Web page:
Welfarenationalism: social justice
and/or entrepreneurial Scotland?
This chapter locates current debates around social policy in Scotland in the
context of economic, social and political change in the latter half of the 20th
century. Taking the notion of ‘welfarenationalism’, it is argued that Scottish
welfarenationalism is a distinctive part of a wider British welfarenationalism
that accompanied the Keynesian/Beveridgean welfare state in the post-1945
period. In considering the extent to which this has been undermined in
Social policy and populism: welfarenationalism as the new narrative of
Markus Ketola and Johan Nordensvard
In recent years, ethnocentric nationalism has become a serious challenger
to both social democratic and neoliberal welfare discourses. This chapter
suggests that in the slipstream of the increasing popularity of the populist
far-right across Europe we are also witnessing the emergence of a
new social policy narrative. This new policy narrative is likely to have
significant implications for the future
Exploring social policy in the ‘new’ Scotland is the first book to integrate the description and analysis of social policy in Scotland since devolution in 1999. It has been designed to support the delivery of social policy and related courses in Scotland itself but also to appeal to students on social policy, politics, sociology, public policy and regional studies courses across the United Kingdom, on which devolution and its impact are examined.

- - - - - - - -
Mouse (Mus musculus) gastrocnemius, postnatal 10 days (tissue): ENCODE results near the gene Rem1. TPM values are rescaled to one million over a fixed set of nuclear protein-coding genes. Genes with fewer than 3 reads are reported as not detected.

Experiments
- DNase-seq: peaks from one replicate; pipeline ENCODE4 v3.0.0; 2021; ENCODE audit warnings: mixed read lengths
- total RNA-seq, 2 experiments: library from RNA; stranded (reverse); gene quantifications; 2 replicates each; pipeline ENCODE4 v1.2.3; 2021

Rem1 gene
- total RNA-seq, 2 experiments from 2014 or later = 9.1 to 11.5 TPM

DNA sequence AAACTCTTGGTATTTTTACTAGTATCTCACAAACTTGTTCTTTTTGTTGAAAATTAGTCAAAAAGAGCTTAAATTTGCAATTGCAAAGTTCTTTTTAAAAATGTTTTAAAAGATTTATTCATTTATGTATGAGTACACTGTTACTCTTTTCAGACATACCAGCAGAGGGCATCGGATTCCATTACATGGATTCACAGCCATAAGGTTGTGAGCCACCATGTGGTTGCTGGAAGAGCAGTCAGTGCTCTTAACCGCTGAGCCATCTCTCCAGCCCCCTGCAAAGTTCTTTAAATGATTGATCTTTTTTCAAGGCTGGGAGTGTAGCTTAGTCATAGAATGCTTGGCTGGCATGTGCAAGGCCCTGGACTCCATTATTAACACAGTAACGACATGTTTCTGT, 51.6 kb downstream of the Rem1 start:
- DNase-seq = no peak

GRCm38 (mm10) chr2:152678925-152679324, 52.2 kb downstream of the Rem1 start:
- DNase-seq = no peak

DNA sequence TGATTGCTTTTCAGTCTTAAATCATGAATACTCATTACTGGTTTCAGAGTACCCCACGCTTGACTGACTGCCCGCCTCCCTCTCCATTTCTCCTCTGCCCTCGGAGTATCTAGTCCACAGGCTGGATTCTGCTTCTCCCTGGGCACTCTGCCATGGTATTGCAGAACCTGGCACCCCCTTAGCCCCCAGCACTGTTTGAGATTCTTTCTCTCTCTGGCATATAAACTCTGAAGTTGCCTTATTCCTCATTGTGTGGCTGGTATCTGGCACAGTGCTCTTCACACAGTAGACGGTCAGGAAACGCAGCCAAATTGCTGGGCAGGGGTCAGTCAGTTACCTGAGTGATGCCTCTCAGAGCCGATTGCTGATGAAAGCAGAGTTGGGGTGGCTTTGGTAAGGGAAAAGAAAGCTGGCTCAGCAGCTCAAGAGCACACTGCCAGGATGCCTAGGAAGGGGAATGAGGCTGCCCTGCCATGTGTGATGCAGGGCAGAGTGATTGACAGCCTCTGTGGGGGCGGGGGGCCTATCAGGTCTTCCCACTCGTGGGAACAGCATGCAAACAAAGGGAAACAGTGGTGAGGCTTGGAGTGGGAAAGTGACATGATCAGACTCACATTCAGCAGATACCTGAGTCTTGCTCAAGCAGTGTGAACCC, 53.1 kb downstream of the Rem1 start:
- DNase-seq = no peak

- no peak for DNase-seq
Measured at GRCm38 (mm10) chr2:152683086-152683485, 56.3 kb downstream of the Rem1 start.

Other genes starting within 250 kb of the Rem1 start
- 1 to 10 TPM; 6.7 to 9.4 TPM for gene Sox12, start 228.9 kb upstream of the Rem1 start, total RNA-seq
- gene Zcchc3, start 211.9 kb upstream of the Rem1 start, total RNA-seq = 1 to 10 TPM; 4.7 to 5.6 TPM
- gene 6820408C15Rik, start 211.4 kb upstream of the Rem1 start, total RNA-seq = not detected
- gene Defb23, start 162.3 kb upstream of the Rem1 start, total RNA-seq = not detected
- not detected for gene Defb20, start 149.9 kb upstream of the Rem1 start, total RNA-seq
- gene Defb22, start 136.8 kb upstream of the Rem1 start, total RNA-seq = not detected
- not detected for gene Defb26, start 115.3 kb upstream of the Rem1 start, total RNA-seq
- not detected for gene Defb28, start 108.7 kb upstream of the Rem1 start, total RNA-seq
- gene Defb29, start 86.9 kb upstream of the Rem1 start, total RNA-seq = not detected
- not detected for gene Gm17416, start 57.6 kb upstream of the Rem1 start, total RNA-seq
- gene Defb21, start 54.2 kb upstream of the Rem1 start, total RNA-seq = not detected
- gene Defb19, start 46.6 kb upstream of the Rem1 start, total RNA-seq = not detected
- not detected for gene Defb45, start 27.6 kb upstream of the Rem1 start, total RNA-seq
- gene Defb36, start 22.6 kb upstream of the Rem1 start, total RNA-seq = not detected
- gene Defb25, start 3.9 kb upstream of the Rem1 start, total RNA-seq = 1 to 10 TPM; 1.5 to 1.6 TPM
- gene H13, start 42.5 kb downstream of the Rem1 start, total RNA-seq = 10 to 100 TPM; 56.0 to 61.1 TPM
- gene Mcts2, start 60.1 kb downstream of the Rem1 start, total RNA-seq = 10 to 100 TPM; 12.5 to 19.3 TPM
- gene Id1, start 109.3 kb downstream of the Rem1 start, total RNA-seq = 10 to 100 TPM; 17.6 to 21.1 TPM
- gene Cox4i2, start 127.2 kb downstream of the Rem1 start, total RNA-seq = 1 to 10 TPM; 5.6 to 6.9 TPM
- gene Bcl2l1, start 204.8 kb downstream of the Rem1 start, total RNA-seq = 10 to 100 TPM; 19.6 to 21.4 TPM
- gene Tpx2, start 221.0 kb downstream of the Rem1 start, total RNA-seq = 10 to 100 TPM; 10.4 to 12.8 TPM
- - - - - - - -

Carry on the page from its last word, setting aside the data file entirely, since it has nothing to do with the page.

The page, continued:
The contributors are all highly experienced researchers and academics from across the social sciences. The book therefore presents a variety of perspectives and approaches with which to consider the key issues. Up-to-date material on a wide range of social policy topics, including work and welfare, health and social work, criminal justice, education, and urban policy, means that the book will be valuable to academics, researchers, policy makers and practitioners, as well as students.
From anti-immigration agendas that criminalise vulnerable populations, to the punishment of the poor and the governance of parenting, this timely book explores how diverse fields of social policy intersect more deeply than ever with crime control and, in so doing, deploy troubling strategies.
The international context of this book is complemented by the inclusion of specific policy examples across the themes of work and welfare; borders and migration; family policy; homelessness and the reintegration of justice-involved persons.
This book incites the reader to consider how we can reclaim the best of the ‘social’ in social policy for the twenty-first century.
This edition brings together specially commissioned reviews of key areas of social policy and considers a range of current issues within the field.
The book contains invaluable research, including discussions on modern slavery, childcare and social justice and welfare chauvinism, as well as a chapter centred on the Grenfell Tower fire. Bringing together the insights of a diverse group of experts in social policy, this book examines critical debates in the field in order to offer an informed review of the best in social policy scholarship over the past year.
Published in association with the SPA, the volume will be of interest to students and academics in social policy, social welfare and related disciplines.
Social justice and social policy in Scotland offers a critical engagement with the state of social policy in one of the devolved nations of the UK, a decade after the introduction of devolution.
Promoting greater social justice has been held up as a key vision of successive Scottish administrations since devolution began. It is argued throughout this important book that the analysis of Scottish social policy must therefore be located in wider debates around social injustice as well as about how the devolution process affects the making, implementation and impact of social policy.